SANA’A, Yemen — A study conducted by the Global Gender Gap Index in 2013 ranked the status of women’s freedoms by country according to four institutional measures. Out of the 136 countries that were analyzed, Yemen was ranked the lowest, meaning it contains the worst conditions for women.
The four criterion by which countries were evaluated included: economic participation and income equality in the private sector, educational achievements in regards to school enrollment and literacy rates, levels of health and life expectancy for women and political participation, specifically how many women hold seats in office and the number of female leaders.
In 2011, Yemenis packed the streets of the city Sana’a during the Arab Spring. Both men and women alike protested the corrupt regime that had been oppressing them for over 30 years. Yemeni women were imbedded in the fight to remove President Ali Abdullah Saleh, and the outlook appeared promising for the improvement of women’s rights.
Even though the people of Yemen were successful in ousting Saleh, living conditions are still harsh due to the failing economy and political instability. About half of the population lives in poverty, and one in every two children is hungry and thus, malnourished.
Struggles with Education and Employment
Unfortunately, conditions for women have taken a turn for the worse as well. The rate of Yemeni women enrolled in academic institutions is low, leaving the majority of the female population illiterate. Consequently, jobs are scarce for women, leaving them little opportunity to build a life for themselves and contribute to their country’s economy.
According to the World Bank, unemployment in Yemen is at a whopping 40%. With such a vast number of people searching for employment, the job market has become even more competitive and favorable towards men. To put it in perspective, roughly 80% of accounting jobs go to males.
Women also claim that the education they receive is not practical, and many graduate without even learning how to create a résumé. They assert that they are not taught necessary communication skills as well, making it increasingly more difficult to convey their qualifications to interviewers.
The Yemeni women who do land jobs face drastic inequalities in regards to the salary they receive. A woman in certain positions makes about $75 dollars a month as opposed to their male counterpart, who makes around $750 a month.
Other Encroachments on Yemeni Women’s Rights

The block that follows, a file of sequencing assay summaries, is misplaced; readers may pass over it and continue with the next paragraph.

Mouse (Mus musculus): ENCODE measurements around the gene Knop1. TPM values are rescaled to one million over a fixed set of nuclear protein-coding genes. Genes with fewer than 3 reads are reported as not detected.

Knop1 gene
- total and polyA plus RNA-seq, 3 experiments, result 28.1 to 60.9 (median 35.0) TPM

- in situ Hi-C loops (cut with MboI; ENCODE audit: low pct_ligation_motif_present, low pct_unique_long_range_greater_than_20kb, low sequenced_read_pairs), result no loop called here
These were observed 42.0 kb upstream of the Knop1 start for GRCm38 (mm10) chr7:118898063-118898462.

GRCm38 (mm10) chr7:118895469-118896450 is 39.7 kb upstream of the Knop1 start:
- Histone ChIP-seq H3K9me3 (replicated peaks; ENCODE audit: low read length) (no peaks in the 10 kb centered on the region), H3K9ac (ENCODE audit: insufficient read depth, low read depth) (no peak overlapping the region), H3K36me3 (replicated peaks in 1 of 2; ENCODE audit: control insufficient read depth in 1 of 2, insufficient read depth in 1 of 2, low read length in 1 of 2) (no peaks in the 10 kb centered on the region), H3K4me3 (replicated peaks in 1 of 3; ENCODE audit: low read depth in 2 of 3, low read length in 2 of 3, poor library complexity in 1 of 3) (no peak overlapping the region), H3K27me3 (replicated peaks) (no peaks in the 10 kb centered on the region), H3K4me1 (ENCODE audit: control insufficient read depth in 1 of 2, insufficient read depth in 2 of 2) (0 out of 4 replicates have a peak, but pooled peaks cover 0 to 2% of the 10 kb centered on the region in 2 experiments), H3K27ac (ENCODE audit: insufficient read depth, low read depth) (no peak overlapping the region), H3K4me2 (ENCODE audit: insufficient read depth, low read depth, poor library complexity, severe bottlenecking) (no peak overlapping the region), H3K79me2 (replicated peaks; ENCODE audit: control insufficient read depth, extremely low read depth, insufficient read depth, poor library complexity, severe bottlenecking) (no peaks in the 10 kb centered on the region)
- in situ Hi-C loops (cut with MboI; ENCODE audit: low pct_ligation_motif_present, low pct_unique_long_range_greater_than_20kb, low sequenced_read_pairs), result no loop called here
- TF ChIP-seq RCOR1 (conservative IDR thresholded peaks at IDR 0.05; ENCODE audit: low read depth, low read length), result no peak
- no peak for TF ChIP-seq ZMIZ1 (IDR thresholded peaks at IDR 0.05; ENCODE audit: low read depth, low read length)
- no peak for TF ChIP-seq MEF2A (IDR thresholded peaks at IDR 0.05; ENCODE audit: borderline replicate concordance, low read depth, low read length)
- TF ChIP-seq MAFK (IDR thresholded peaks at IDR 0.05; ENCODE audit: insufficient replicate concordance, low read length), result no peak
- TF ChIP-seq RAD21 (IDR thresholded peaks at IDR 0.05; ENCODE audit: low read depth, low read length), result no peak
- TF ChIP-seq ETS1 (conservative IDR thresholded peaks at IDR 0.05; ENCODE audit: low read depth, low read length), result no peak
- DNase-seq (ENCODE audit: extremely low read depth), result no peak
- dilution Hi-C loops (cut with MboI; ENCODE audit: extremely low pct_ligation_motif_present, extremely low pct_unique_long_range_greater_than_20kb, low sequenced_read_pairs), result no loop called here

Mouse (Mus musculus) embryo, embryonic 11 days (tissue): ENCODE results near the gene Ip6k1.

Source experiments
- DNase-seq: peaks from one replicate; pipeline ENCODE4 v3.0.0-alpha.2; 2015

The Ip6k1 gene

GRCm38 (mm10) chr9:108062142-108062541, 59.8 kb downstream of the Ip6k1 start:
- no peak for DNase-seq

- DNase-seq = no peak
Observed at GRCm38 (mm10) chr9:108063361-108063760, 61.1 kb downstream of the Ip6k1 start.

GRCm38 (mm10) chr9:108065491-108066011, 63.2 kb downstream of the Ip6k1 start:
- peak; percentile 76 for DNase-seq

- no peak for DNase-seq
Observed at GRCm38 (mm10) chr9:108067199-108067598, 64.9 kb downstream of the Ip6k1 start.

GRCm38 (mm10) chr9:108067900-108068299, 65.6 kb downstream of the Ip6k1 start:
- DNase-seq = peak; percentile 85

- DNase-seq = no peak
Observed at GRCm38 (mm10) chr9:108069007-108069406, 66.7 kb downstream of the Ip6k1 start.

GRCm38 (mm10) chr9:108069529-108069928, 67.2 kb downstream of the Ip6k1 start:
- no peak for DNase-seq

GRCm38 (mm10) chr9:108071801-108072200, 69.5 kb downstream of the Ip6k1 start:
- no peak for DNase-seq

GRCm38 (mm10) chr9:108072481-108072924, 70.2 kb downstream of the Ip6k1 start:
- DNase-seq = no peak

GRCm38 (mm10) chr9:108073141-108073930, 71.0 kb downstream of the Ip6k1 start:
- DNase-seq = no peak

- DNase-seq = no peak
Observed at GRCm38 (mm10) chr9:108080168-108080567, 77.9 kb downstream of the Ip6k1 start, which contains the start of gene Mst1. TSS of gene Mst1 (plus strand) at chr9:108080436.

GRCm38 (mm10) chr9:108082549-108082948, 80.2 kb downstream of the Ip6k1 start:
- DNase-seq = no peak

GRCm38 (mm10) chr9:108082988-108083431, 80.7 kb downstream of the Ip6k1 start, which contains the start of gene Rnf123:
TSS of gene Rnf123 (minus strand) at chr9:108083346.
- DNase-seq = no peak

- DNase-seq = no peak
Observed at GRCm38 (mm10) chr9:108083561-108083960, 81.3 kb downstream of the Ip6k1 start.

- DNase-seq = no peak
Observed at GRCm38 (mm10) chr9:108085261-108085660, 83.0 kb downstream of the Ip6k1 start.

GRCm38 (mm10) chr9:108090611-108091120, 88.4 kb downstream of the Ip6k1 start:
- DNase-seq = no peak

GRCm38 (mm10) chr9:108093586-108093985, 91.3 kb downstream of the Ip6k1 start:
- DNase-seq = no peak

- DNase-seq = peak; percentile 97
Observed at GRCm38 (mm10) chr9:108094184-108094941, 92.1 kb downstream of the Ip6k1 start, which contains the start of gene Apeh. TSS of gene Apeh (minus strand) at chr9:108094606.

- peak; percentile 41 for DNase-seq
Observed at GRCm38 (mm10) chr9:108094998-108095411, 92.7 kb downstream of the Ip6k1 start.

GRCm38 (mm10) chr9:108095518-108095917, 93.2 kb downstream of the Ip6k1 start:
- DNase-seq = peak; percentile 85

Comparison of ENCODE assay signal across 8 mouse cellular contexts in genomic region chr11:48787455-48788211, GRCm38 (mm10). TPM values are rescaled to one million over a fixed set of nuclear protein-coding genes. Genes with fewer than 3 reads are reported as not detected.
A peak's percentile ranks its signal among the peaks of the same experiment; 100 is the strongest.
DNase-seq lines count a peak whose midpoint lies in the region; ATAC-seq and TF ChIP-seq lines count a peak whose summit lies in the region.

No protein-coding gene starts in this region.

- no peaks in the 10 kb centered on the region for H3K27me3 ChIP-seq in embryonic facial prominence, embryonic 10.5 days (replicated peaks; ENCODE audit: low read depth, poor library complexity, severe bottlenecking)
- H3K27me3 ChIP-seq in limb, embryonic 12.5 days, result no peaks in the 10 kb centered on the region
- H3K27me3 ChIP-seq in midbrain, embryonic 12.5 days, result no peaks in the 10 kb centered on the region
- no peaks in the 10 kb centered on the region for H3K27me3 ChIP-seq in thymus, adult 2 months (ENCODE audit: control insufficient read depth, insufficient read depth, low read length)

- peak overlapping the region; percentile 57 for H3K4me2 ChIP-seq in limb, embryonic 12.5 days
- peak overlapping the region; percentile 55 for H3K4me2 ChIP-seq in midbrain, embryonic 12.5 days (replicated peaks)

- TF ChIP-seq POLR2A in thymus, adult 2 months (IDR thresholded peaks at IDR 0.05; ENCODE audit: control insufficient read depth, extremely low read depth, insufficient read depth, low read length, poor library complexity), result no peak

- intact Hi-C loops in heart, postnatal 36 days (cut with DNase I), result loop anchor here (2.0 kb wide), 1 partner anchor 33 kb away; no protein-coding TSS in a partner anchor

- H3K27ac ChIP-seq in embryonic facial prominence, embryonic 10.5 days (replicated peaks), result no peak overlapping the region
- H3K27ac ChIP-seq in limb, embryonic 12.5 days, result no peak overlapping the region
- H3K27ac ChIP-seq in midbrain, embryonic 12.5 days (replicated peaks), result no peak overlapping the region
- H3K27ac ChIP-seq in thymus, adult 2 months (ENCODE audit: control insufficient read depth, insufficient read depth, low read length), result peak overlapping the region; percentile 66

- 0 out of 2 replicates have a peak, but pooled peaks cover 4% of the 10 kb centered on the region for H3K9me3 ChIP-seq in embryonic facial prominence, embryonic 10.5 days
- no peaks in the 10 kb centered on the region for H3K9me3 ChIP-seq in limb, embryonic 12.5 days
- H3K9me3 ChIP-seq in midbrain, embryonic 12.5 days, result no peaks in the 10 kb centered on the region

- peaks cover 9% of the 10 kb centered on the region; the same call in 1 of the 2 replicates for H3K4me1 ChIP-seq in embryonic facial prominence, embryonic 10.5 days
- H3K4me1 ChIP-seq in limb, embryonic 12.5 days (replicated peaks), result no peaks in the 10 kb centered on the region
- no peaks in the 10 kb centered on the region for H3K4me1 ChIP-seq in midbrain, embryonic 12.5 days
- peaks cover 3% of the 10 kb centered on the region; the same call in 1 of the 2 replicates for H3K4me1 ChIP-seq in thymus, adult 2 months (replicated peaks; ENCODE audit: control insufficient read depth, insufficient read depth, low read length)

Traditionally, women’s roles in Yemen are heavily concentrated within the home, and about half of them get married before they are 18. There have been instances of girls as young as nine years old getting married to men around four times their age. There are many health issues that coincide with early marriages, particularly concerning reproductive health. Girls as young as 13 or 14 are attempting to deliver babies, which increases chances for birth complications and even maternal mortality.
The reason for the rise in child marriages is the severe level of poverty. In certain circumstances, families have resorted to marrying their daughters off to help their financial situation.
This decision remains consistent with Yemeni women in general not possessing the autonomy to make their own decisions. Specifically, women are not even allowed to decide whether or not they can leave home. Even when they are married off, and considered adults, they still need their husbands’ permission to leave.
Another women’s rights issue, which is commonly unheard of, is that in Yemen, a woman is considered only half a witness. In legal situations, and thus according to the opinions of the Yemeni government, a woman is not regarded as a full person. For a woman to testify and have it be considered legitimate, she needs the validation of a man. Women are also completely excluded from testifying in cases of libel, theft, sodomy and adultery.
Future of Yemeni Women’s Rights
Not all hope is lost, however, and there are women in Yemen breaking the mold and defying the desires of what people around them want. For instance, Nadia Abdelaziz Mahdi Alnoudah graduated from Sana’a University and now works training young Yemenis to prepare them for the workforce at the Yemen Education for Employment institution. She notes the optimism in many young girls, and teaches them the useful skills lacking in Yemeni public schools to help them earn employment. Alnoudah herself once struggled to find work, and entered the program as a trainee before becoming a trainer herself.
This type of program is proactive in its efforts not only to help women’s rights, but also help eradicate poverty. With more young Yemenis gaining skills that will help them benefit the economy through entering the workforce, levels of poverty will start to decrease. As for the other horrendous conditions that hinder women’s advancement, a more stable government needs to be instated with democratic ideals. Until then, these types of programs are necessary to help give women the most opportunities as possible, in order for them to improve their lives and their nation as well.